HMS A1 was the first submarine designed and built in Britain, in 1903. After colliding with the ss Berwick Castle during training a year later, the vessel sank with the loss of all onboard. It was raised soon after and used in training practicals, until 1911 when it sank a second time after the tow line it was attached to broke. The A1 was accidentally rediscovered in 1989 by fishermen and is located SW of Wittering, West Sussex, lying at a depth of 10m. The dimensions of the visible part of the wreck are 25m x 3.8m.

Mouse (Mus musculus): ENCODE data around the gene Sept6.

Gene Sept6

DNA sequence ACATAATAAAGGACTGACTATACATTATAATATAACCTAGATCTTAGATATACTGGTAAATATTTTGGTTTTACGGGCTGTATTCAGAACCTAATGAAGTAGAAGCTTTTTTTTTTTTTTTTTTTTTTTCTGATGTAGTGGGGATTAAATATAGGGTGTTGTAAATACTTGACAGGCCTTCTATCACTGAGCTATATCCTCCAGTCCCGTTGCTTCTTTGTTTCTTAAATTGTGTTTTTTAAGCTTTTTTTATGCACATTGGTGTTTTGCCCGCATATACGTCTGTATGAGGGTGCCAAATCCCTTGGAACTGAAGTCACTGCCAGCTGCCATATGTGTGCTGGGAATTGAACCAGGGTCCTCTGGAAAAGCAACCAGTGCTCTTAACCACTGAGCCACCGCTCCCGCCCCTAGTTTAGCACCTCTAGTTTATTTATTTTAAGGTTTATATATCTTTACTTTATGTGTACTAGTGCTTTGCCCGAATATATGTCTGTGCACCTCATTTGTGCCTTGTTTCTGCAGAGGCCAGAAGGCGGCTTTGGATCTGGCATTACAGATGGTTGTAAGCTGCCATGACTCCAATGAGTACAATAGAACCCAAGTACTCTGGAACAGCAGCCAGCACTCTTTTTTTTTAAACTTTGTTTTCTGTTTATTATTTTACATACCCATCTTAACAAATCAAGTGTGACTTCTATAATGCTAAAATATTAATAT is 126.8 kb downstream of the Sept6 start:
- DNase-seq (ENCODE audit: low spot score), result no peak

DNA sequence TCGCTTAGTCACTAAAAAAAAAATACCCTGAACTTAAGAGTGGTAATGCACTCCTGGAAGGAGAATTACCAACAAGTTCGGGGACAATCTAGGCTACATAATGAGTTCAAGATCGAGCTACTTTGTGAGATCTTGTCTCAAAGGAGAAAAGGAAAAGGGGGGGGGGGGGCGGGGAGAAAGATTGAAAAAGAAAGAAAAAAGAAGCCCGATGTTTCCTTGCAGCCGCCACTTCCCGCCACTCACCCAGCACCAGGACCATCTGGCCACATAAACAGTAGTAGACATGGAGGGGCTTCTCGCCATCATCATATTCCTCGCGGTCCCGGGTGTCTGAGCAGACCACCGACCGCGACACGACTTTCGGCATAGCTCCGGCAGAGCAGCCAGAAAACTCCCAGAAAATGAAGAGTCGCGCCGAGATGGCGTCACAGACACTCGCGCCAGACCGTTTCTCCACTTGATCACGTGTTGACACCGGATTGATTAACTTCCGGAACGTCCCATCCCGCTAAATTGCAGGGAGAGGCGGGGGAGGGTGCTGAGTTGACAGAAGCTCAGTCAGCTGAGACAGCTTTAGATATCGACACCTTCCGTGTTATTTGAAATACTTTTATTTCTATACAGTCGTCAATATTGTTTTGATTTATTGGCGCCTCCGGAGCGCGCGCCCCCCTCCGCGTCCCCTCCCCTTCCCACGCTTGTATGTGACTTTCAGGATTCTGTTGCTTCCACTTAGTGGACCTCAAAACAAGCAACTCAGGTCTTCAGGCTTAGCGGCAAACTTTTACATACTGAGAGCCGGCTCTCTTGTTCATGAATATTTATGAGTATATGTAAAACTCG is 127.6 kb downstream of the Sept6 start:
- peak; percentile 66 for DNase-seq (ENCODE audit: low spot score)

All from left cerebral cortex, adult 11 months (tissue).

Since 1998, the submarine has been designated as a historic wreck under the Protection of Wrecks Act of 1973. Dive surveys have noted that the wreck site is mainly at risk from sports divers, who unfortunately have been retrieving pieces from the wreck. In June 2003, Wessex Archaeology completed a geophysical survey of the wreck site, using magnetometer, sub-bottom profiler and multibeam sonar. The results indicated that the submarine was lying on an even keel, and that the bow was standing proud of the seabed whilst the stern lay buried under a sandbank. The multibeam results of the wreck site can be viewed here. In 2006, Wessex Archaeology completed an archaeological report about the A1 on behalf of English Heritage; the full report can be downloaded here. Further information about the A1 can be found on the English Heritage website. INSERT_MAP